On MSNBC, host Melissa Harris-Perry compared Gitmo terrorist inmates to American slaves:
"This is the time to reaffirm our Americanness," said Harris-Perry. "I also appreciate that the hunger strikers are not trying to die. They're trying to generate autonomy in the context of something that strips their humanity--something we certainly know about from the experience of American slavery. And that the language of before I would be a slave, I'd be buried in my grave and go home to my Lord and be free. Just that idea of creating human freedom within the context of horrible human conditions."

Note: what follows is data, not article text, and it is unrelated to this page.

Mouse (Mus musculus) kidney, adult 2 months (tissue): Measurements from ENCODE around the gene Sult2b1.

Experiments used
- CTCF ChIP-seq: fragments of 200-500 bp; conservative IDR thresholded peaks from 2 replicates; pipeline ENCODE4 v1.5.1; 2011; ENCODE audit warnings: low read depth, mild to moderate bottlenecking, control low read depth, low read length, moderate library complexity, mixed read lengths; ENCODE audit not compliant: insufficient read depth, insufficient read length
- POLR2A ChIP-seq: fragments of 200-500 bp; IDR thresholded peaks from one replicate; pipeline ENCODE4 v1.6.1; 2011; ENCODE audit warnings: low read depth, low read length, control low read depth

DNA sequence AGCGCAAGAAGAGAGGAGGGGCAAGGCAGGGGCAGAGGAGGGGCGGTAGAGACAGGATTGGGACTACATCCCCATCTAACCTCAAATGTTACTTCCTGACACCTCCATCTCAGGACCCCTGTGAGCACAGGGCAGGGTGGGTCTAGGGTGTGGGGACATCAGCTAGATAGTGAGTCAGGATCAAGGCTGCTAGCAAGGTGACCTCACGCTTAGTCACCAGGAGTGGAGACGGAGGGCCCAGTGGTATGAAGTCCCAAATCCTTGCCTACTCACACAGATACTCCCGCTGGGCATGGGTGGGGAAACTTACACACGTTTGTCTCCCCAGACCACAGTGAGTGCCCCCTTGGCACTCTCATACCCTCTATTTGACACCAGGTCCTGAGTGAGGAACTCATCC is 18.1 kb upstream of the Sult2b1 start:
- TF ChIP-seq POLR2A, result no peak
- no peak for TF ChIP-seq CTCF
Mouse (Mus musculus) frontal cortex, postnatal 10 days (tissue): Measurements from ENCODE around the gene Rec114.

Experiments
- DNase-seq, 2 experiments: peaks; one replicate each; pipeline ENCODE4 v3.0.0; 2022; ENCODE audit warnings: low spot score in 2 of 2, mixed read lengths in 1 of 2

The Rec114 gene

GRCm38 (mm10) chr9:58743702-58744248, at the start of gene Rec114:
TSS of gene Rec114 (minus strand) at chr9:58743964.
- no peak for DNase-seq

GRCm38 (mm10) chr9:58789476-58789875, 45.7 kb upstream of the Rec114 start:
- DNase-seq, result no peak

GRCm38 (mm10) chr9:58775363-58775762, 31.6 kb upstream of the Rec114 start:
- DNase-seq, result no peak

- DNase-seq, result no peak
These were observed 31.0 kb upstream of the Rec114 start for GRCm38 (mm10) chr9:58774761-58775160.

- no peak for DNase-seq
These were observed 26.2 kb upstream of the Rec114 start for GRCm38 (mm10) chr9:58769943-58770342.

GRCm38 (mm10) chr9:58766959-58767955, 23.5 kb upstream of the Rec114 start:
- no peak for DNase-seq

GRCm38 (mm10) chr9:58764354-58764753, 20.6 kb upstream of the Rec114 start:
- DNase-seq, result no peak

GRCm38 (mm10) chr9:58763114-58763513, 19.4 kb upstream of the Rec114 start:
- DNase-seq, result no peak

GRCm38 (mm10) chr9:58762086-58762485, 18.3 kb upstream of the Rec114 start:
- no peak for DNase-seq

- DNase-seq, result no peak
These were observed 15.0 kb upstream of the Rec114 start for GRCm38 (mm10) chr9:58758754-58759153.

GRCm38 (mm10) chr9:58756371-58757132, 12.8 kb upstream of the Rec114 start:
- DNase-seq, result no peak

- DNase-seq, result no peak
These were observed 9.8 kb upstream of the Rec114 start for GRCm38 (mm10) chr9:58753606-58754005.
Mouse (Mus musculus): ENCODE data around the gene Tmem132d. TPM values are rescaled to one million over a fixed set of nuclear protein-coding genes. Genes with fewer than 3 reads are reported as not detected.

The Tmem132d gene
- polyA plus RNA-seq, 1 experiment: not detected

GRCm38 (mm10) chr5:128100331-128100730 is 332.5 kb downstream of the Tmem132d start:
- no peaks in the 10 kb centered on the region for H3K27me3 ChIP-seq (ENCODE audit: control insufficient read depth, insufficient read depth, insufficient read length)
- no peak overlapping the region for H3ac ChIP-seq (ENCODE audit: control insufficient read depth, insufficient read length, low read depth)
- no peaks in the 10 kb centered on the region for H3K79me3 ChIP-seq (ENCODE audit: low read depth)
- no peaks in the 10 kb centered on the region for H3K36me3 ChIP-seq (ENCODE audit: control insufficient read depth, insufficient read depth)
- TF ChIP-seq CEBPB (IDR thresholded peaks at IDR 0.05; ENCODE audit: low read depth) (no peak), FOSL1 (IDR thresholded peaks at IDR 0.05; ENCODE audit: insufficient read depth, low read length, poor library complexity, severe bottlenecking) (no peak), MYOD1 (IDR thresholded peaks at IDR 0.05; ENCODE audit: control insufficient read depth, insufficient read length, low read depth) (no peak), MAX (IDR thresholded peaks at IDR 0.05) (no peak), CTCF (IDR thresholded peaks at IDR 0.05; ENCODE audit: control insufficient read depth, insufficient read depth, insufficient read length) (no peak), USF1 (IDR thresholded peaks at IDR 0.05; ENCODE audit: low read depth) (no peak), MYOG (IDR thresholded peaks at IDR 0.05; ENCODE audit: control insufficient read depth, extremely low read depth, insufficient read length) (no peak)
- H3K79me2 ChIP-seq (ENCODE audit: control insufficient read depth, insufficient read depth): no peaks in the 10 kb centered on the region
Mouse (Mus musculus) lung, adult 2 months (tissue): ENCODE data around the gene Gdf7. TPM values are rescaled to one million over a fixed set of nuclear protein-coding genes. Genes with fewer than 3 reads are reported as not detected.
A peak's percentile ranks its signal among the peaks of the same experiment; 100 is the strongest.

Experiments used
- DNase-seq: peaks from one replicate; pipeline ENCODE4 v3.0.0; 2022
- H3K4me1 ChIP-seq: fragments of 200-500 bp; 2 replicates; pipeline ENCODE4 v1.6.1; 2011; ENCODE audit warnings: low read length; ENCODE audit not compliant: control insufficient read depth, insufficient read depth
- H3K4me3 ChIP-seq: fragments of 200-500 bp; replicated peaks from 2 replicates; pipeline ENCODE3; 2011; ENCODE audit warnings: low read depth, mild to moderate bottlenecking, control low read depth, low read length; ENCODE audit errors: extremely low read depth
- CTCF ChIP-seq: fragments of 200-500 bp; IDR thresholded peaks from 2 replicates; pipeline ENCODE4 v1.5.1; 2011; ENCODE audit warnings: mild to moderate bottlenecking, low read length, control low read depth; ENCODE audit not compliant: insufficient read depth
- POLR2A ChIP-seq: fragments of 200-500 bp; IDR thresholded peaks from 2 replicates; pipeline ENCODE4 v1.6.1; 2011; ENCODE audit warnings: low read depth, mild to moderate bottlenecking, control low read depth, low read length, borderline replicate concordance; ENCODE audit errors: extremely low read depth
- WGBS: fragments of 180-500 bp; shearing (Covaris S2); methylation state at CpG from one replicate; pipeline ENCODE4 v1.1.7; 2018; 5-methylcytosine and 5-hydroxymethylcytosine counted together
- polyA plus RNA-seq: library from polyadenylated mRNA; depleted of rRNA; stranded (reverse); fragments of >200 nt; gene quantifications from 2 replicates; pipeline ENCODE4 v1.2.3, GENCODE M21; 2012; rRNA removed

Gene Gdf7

Replete with stunning horror stories, as one would expect, this remarkable collection of antislavery writing astonishes nonetheless. For example: “Our first black President was a man of such distinguished talents, that none chose to risk their own reputation for discernment by not acknowledging it”—which is from an anonymous short story, not contemporary media fawning, published in William Lloyd Garrison’s The Liberator on April 2, 1831.
Israel was one of the first nations to recognize and welcome as a new nation the Republic of South Sudan on July 9, 2011. It was not surprising then, that South Sudan President Salva Kiir Mayaardit recently chose Israel for one of his first presidential visits.
Among those regions of the country that are culturally self-conscious--northern New England, Southern California, Appalachia--the South has been especially occupied, during the past two centuries, in defining what constitutes its distinctive character.